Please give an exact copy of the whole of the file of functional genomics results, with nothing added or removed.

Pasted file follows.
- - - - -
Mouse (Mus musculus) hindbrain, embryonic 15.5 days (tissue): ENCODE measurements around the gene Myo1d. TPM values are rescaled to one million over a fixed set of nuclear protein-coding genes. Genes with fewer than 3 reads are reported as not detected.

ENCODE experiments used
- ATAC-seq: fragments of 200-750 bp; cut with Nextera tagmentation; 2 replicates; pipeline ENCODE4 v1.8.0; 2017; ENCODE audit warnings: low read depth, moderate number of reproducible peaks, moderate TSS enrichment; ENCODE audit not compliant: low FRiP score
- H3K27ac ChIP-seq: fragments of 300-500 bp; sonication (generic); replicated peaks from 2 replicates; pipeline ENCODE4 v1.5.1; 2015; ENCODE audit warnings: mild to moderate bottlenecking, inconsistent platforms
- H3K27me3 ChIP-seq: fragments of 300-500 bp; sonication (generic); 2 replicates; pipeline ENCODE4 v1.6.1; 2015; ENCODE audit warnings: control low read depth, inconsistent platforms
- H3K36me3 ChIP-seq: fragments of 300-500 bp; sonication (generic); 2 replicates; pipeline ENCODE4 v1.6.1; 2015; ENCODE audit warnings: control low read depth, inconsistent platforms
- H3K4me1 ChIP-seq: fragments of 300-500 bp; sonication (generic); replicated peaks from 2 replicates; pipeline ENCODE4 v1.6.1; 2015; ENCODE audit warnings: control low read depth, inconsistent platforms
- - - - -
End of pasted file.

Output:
Mouse (Mus musculus) hindbrain, embryonic 15.5 days (tissue): ENCODE measurements around the gene Myo1d. TPM values are rescaled to one million over a fixed set of nuclear protein-coding genes. Genes with fewer than 3 reads are reported as not detected.

ENCODE experiments used
- ATAC-seq: fragments of 200-750 bp; cut with Nextera tagmentation; 2 replicates; pipeline ENCODE4 v1.8.0; 2017; ENCODE audit warnings: low read depth, moderate number of reproducible peaks, moderate TSS enrichment; ENCODE audit not compliant: low FRiP score
- H3K27ac ChIP-seq: fragments of 300-500 bp; sonication (generic); replicated peaks from 2 replicates; pipeline ENCODE4 v1.5.1; 2015; ENCODE audit warnings: mild to moderate bottlenecking, inconsistent platforms
- H3K27me3 ChIP-seq: fragments of 300-500 bp; sonication (generic); 2 replicates; pipeline ENCODE4 v1.6.1; 2015; ENCODE audit warnings: control low read depth, inconsistent platforms
- H3K36me3 ChIP-seq: fragments of 300-500 bp; sonication (generic); 2 replicates; pipeline ENCODE4 v1.6.1; 2015; ENCODE audit warnings: control low read depth, inconsistent platforms
- H3K4me1 ChIP-seq: fragments of 300-500 bp; sonication (generic); replicated peaks from 2 replicates; pipeline ENCODE4 v1.6.1; 2015; ENCODE audit warnings: control low read depth, inconsistent platforms